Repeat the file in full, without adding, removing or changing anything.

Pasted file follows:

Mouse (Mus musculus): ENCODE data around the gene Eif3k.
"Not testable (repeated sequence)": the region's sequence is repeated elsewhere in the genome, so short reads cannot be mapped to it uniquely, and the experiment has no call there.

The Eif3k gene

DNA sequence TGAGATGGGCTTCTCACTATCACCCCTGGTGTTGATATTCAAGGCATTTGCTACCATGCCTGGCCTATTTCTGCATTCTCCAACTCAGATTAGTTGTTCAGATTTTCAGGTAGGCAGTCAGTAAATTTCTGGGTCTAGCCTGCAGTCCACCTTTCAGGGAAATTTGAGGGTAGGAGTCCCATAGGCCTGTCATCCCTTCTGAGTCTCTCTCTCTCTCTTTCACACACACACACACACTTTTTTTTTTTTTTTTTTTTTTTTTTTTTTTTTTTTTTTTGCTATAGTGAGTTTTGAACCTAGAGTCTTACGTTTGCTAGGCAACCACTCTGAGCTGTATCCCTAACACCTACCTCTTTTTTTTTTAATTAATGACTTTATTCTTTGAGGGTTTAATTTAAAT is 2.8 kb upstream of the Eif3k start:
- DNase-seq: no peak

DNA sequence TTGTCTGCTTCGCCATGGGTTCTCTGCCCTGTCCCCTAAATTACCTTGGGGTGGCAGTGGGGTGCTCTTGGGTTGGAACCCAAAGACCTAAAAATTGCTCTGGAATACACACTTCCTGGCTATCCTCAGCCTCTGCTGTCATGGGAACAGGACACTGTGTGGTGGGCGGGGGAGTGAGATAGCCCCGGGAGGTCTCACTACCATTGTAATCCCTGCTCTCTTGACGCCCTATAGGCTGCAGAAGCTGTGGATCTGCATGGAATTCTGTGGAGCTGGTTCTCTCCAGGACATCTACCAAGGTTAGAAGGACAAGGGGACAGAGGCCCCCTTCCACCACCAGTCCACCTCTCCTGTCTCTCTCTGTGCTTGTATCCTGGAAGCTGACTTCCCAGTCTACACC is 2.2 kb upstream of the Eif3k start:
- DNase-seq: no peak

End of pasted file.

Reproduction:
Mouse (Mus musculus): ENCODE data around the gene Eif3k.
"Not testable (repeated sequence)": the region's sequence is repeated elsewhere in the genome, so short reads cannot be mapped to it uniquely, and the experiment has no call there.

The Eif3k gene

DNA sequence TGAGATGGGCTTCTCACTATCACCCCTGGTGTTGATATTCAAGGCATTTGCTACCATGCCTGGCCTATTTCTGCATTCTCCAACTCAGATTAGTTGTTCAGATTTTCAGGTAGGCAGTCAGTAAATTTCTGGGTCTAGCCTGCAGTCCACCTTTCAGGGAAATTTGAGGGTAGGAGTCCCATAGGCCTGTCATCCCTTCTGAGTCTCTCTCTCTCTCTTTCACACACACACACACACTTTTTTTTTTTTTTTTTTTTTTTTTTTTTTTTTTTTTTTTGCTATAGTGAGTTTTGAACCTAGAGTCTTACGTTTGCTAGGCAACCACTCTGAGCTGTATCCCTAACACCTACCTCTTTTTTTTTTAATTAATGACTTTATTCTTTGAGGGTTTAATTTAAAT is 2.8 kb upstream of the Eif3k start:
- DNase-seq: no peak

DNA sequence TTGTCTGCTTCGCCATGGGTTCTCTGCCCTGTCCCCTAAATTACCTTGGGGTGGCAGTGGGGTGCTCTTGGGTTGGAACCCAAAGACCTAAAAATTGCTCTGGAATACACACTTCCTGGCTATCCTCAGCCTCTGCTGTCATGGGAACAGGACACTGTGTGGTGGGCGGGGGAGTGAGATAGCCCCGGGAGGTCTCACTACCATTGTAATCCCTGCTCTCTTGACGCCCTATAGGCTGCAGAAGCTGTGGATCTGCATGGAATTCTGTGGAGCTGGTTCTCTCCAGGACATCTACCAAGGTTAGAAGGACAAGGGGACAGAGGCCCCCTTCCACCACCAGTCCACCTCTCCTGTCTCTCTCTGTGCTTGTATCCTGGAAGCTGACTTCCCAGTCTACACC is 2.2 kb upstream of the Eif3k start:
- DNase-seq: no peak